I Googled "Jameis Winston'' and "head butt.''
In case you missed it Sunday, Jameis head-butted linebacker Justin Durant after Durant tackled Doug Martin for a loss deep in Dallas territory.
Winston's head-butt pushed the Bucs back 15 more yards and Tampa Bay had to settle for a field goal.
Winston called it "competing.''
The Google search turned up other less flattering words:
Cheap shot. Dumb. Lost his cool. Frustrated. Weak. Unnecessary.
And on it went. It's hard to make a good argument against any of those reactions. At the time, I tweeted that it was "really stupid.''
But now, a couple of thoughts in defense of Winston.
First, most of those critical comments were made by folks sitting four stories above the field or in their living rooms. The comments were made far from the violent and emotional wrangling on the field.
It's easy to criticize a player for sticking up for a teammate when you're not playing and it's not your teammate. Emotional detachment makes for better decision-making.
Okay, so every game is violent and emotional and you don't see players delivering head-butts like it's the WWE. I get that.
But here's the other point: For months Bucs fans have bragged about Winston's leadership. We hear about his pregame pep talks and his postgame speeches. We pat him on the back for being a great teammate.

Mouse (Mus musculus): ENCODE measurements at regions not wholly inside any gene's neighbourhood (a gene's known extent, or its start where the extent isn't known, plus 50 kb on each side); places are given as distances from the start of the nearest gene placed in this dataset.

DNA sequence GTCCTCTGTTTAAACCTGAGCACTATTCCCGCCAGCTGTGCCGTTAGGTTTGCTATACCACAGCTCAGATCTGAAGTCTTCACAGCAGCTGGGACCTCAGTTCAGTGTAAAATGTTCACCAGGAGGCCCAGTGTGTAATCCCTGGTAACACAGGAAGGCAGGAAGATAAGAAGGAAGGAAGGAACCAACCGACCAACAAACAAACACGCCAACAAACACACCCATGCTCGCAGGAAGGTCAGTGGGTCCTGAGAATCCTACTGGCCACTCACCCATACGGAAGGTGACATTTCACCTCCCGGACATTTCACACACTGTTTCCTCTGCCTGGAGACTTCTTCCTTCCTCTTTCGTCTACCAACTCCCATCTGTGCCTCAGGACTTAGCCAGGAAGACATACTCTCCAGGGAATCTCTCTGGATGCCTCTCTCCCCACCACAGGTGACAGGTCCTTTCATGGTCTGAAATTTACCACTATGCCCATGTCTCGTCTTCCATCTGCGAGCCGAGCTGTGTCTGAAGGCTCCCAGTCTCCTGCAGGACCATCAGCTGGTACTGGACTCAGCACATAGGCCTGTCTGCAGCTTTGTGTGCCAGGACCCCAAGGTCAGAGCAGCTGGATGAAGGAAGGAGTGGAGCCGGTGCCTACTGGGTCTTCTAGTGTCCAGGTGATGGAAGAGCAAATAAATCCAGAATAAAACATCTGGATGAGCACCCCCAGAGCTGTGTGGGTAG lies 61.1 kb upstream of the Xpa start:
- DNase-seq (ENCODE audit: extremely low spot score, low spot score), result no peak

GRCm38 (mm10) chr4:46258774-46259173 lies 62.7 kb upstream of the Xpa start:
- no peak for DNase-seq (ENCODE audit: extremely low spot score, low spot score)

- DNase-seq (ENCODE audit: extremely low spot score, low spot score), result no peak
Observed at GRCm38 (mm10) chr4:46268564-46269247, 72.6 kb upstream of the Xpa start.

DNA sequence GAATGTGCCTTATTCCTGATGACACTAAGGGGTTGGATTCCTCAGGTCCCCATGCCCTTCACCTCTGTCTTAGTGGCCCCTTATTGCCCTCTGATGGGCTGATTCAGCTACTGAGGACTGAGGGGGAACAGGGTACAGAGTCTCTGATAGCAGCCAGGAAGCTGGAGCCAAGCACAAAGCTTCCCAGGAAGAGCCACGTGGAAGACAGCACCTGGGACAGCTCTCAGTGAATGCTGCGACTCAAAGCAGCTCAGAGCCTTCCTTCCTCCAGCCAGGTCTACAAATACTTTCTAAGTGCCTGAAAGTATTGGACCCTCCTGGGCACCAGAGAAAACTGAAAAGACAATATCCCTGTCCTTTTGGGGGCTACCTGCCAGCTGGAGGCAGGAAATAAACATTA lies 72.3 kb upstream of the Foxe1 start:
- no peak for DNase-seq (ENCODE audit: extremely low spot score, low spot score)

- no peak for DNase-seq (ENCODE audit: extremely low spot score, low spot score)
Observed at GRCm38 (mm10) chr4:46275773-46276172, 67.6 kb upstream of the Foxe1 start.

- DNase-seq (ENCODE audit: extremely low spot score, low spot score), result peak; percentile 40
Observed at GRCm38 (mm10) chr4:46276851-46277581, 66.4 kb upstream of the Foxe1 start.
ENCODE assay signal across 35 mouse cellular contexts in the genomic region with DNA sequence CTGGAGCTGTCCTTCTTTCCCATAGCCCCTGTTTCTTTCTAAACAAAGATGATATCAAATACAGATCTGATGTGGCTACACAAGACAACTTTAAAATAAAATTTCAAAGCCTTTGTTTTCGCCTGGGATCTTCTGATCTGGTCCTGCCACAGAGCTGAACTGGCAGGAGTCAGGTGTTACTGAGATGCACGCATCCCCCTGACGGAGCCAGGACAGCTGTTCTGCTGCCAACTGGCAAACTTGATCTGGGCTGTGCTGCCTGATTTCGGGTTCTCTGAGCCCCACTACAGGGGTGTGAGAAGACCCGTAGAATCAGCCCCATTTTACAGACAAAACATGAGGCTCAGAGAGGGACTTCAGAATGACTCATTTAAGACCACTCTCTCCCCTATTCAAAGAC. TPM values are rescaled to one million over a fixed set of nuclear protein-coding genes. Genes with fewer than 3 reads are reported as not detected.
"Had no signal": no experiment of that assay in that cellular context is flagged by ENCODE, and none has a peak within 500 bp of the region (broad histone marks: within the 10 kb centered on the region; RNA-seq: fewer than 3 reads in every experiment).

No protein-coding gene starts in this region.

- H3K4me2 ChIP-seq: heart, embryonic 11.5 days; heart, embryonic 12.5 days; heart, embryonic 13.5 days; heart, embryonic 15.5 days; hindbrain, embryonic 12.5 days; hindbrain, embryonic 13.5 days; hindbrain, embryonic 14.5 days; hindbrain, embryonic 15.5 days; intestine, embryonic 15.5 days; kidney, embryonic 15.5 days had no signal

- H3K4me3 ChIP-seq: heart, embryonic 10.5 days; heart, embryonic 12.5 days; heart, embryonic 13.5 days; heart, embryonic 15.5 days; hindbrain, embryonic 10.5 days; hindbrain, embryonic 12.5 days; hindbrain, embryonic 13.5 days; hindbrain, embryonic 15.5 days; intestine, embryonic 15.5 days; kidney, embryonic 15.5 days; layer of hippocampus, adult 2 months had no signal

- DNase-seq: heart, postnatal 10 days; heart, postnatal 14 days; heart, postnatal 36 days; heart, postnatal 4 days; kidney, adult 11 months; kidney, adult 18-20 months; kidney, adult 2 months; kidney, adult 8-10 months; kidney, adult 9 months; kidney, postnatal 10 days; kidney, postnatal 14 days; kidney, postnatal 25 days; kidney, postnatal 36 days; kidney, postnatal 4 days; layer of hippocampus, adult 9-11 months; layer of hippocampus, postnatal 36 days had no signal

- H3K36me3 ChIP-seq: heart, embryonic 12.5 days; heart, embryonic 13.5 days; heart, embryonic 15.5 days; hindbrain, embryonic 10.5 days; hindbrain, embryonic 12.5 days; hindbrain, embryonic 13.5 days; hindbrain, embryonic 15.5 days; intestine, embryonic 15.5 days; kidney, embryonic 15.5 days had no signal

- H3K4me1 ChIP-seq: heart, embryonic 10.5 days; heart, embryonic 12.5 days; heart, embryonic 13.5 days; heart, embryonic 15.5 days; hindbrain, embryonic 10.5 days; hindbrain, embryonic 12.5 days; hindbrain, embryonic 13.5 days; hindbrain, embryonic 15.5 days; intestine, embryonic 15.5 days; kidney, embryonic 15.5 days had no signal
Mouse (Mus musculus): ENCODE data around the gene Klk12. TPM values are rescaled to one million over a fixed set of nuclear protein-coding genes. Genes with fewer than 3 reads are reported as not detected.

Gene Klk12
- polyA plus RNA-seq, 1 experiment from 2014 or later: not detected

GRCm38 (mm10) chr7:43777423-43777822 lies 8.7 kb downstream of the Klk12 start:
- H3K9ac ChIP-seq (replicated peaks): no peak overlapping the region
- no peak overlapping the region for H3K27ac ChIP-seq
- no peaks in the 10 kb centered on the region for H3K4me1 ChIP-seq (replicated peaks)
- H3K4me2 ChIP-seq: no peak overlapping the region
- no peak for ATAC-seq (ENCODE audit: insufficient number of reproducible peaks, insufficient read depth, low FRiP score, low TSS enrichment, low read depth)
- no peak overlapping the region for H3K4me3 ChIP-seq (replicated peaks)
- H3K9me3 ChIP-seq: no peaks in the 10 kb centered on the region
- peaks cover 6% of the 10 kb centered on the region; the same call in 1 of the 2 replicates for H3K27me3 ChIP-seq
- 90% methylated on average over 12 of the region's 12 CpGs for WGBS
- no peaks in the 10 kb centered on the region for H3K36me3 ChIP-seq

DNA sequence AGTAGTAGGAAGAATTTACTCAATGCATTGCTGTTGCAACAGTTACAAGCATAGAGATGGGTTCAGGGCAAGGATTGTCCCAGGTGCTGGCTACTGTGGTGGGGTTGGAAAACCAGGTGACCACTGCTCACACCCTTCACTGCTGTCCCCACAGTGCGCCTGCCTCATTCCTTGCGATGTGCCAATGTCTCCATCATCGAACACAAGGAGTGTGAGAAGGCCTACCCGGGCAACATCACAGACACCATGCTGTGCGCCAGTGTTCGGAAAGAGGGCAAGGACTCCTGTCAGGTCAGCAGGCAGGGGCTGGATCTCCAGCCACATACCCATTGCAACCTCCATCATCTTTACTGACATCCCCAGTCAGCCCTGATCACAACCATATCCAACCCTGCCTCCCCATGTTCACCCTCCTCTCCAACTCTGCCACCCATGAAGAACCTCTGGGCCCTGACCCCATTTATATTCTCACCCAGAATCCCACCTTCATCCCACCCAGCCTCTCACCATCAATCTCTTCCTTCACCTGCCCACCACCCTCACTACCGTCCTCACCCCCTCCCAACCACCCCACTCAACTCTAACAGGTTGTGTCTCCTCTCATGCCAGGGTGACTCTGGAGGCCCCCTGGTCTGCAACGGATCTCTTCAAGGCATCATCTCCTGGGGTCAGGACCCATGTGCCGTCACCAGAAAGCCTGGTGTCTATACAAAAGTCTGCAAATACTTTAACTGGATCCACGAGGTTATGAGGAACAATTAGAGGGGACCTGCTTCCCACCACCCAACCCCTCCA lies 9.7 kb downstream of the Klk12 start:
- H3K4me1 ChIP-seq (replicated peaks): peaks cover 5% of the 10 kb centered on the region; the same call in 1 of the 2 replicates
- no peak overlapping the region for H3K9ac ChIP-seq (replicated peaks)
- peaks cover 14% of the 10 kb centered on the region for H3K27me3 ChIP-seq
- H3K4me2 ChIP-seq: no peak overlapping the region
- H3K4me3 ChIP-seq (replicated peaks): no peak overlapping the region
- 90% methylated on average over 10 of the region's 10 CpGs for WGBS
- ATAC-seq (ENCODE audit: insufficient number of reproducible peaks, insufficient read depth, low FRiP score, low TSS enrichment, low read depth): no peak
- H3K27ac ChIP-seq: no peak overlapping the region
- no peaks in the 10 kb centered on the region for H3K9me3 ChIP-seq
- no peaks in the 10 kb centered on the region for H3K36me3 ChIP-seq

A big deal was made about a letter he wrote, pumping up the team for a huge victory in Kansas City that has been the starter pistol for Tampa Bay's race to the postseason.
The same drive that inspired the letter is the same fire that compelled him to stick up for a teammate. Call it heart. Call it intensity. Call it, as Winston did, competing.
It all comes from the same place.
That isn't meant to totally excuse the behavior. But we shouldn't have any problem that a second-year player acted like, well, a second-year player.
This is who Winston is for right now, and we can't applaud him for inspiring his teammates with a passionate letter then criticize him for showing the same fury in the heat of a game.
Because he is 22 years old and could be still playing college football, we don't expect him to play like Tom Brady or Aaron Rodgers. So why should we expect him to act like those guys, either?
By the way, have you watched Brady? He yells at assistant coaches and he's called "fiery.'' He chews out a teammate for not running out a route and he's called "competitive.'' He barks at an official and we say he's "amped.''
So Winston sticks up for a teammate who was being roughed up and he's "immature?''
Cut Winston a little slack. Would you rather he sulk around like Cam Newton when things aren't going his way?
I'm not suggesting that it's okay for Winston to go around picking up unsportsmanlike conduct penalties on a regular basis. But I also think we need to appreciate that this is all part of the development, all part of his growing.
How about looking at Winston like this: As long as he's still playing under his rookie contract, we should expect that he is occasionally going to do rookie things.
That includes interceptions, wrong reads and, maybe, even the occasional head-butt.